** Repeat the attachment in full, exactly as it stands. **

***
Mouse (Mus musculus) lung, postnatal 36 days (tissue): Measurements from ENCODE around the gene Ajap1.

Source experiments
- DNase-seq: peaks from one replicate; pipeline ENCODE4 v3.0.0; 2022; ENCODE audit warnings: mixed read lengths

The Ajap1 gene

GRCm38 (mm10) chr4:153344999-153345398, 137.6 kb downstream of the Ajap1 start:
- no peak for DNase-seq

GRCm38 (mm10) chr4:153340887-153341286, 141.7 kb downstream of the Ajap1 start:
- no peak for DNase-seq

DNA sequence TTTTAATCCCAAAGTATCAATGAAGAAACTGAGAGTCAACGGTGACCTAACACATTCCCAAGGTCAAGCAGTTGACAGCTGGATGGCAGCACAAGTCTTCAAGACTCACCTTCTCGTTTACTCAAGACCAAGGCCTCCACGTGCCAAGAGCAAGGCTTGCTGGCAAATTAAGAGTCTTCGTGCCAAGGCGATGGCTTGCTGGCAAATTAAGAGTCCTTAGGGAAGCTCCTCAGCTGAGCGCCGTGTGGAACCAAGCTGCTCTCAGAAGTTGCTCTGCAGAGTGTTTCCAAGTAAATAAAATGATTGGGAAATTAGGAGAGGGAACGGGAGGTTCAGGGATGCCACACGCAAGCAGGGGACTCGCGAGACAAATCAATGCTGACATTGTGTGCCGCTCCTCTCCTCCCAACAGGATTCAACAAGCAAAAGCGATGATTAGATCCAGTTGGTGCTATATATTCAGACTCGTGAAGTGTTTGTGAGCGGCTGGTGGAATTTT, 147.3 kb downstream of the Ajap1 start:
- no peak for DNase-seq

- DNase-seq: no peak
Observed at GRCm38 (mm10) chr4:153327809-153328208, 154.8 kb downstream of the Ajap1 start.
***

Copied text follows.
Mouse (Mus musculus) lung, postnatal 36 days (tissue): Measurements from ENCODE around the gene Ajap1.

Source experiments
- DNase-seq: peaks from one replicate; pipeline ENCODE4 v3.0.0; 2022; ENCODE audit warnings: mixed read lengths

The Ajap1 gene

GRCm38 (mm10) chr4:153344999-153345398, 137.6 kb downstream of the Ajap1 start:
- no peak for DNase-seq

GRCm38 (mm10) chr4:153340887-153341286, 141.7 kb downstream of the Ajap1 start:
- no peak for DNase-seq

DNA sequence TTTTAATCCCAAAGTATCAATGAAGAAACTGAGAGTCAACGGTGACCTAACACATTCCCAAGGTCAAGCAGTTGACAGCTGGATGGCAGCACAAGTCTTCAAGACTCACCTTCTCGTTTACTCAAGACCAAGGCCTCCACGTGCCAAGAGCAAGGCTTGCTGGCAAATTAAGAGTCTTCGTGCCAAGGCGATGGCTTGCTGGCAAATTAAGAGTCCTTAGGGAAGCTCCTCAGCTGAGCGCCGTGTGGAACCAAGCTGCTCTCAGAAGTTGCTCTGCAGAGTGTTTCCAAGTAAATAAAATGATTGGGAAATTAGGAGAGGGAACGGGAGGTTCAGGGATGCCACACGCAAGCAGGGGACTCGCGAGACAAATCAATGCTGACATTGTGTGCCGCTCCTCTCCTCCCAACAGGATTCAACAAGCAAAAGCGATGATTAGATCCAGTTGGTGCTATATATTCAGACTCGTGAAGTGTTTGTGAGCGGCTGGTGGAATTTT, 147.3 kb downstream of the Ajap1 start:
- no peak for DNase-seq

- DNase-seq: no peak
Observed at GRCm38 (mm10) chr4:153327809-153328208, 154.8 kb downstream of the Ajap1 start.